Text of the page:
Viburnum opulus 'Roseum'
snowball tree (syn. Sterile)
- Standard £4.99
- Click & collect FREE
- Position: full sun or partial shade
- Soil: moderately fertile, moist, well-drained soil
- Rate of growth: fast-growing
- Flowering period: May and June
- Hardiness: fully hardy
In May and June the branches of this vigorous deciduous shrub are smothered with large, snowball-like clusters of white or green-tinted white flowers - which sometimes age to pink. With maple-like, fresh green leaves that become purple-tinted in autumn it's an excellent ornamental plant for a sunny shrub or mixed border with fertile, moist, well-drained soil.
- Garden care: After flowering prune established specimens, removing up to one in five of the oldest and weakest branches to the base. Apply a generous 5-7cm (2-3in) mulch of well-rotted garden compost or manure around the base of the plant.
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Comments about Crocus Viburnum opulus'Roseum':
This is the 12 litre pot size, so it's an excellent purchase if you want a bit of an instant garden.
- Your Gardening Experience:
- Keen but clueless
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Is this species evergreen?Asked on 5/5/2015 by Serena from United Kingdom
No, this is a deciduous shrub.Answered on 15/5/2015 by Helen from crocus
Q:Please could you advise as to whether it would be suitable in a heavy clay type soil? Thanks AngelaAsked on 25/8/2014 by Wills from West Sussex
These plants generally do quite well on clay soils, provided it does not remain waterlogged for any length of time.Answered on 27/8/2014 by helen from crocus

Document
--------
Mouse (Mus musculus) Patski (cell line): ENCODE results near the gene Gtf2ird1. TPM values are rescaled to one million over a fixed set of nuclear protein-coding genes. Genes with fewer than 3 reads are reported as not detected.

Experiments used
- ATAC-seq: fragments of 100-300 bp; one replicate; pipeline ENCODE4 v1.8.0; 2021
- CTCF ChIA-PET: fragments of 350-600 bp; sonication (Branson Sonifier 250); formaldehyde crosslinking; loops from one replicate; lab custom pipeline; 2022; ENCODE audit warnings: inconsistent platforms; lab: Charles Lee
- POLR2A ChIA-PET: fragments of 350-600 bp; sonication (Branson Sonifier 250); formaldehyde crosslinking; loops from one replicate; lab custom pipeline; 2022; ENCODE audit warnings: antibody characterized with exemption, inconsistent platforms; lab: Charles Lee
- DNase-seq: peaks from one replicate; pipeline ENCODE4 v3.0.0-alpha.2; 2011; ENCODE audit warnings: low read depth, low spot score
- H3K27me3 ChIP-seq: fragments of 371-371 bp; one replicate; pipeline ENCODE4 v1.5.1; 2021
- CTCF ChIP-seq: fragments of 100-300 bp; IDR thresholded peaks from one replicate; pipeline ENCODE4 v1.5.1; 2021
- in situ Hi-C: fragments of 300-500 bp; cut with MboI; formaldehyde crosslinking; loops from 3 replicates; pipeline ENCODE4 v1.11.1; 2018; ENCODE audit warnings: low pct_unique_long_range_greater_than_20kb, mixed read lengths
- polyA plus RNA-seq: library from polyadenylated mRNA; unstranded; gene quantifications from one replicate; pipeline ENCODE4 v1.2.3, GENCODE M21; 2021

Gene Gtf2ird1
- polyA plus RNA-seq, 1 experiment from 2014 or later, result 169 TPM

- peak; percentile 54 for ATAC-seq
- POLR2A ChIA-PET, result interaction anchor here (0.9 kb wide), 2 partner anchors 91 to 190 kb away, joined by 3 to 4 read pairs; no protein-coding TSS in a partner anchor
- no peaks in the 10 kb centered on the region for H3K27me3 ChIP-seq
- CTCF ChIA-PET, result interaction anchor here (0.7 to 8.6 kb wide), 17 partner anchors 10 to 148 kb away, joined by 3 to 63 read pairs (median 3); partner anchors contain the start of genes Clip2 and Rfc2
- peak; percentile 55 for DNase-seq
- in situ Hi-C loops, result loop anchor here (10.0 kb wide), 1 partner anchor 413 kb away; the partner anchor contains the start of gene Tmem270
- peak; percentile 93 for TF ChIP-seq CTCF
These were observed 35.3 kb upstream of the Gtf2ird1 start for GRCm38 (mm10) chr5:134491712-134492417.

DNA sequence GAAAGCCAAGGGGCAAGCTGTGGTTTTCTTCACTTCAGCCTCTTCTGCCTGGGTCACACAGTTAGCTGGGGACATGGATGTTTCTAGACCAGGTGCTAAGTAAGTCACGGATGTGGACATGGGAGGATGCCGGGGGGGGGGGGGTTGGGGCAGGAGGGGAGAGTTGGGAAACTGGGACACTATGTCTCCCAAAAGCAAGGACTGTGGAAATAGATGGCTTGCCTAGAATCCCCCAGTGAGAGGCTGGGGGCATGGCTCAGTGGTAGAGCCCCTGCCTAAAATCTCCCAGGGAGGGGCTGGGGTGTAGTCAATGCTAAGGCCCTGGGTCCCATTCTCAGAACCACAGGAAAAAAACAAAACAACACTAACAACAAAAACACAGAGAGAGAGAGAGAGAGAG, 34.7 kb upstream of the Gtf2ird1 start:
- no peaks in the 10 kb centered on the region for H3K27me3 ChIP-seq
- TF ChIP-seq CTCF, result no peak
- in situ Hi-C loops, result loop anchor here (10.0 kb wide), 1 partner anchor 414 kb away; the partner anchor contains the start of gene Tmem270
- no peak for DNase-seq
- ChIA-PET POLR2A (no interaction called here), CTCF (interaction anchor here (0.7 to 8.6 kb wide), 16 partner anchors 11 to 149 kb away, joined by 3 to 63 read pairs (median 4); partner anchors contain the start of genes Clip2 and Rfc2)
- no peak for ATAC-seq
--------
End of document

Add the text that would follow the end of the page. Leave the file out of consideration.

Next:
Q:Hi - I bought a Viburnum Opulus from you in early Spring, and it has flowered beautifully (thank you!). I just wanted to know whether I should deadhead it conventionally, or just gently pull off the dead flowers in order to protect any new growth?Asked on 9/6/2014 by lily1 from South London
I would not dead-head at all and let nature take its course as attractive red berries will follow on.Answered on 12/6/2014 by helen from crocus
Q:Hi, my snowball tree gets badly eaten by caterpillars in may. I've tried a grease band as thought they may have been from beetles, but no sucess. Any idea what they are and how to tackle?Asked on 4/6/2014 by planty from nottingham
I suspect the culprits are the larvae of the Viburnum Beetle, which lay their eggs in the bark of the stems. Because of this, the grease band will not be very successful, however to keep them under control you need to be vigilant and at the first signs of attack from the caterpillars, spray with a suitable insecticide such as Bayer Sprayday Greenfly Killer, Westland Resolva Bug Killer or Bayer Provado Ultimate Bug Killer. An organic option would be a spray containing pyrethrum.Answered on 5/6/2014 by helen from crocus
Q:Is it possible to keep this smaller with regular pruning? I notice that in other answers you've mentioned that it can grow to 5x5 metres but I really wouldn't want it any taller than 3 metres high and a couple wide.
Also, if it did get too big, would it take a harsh pruning?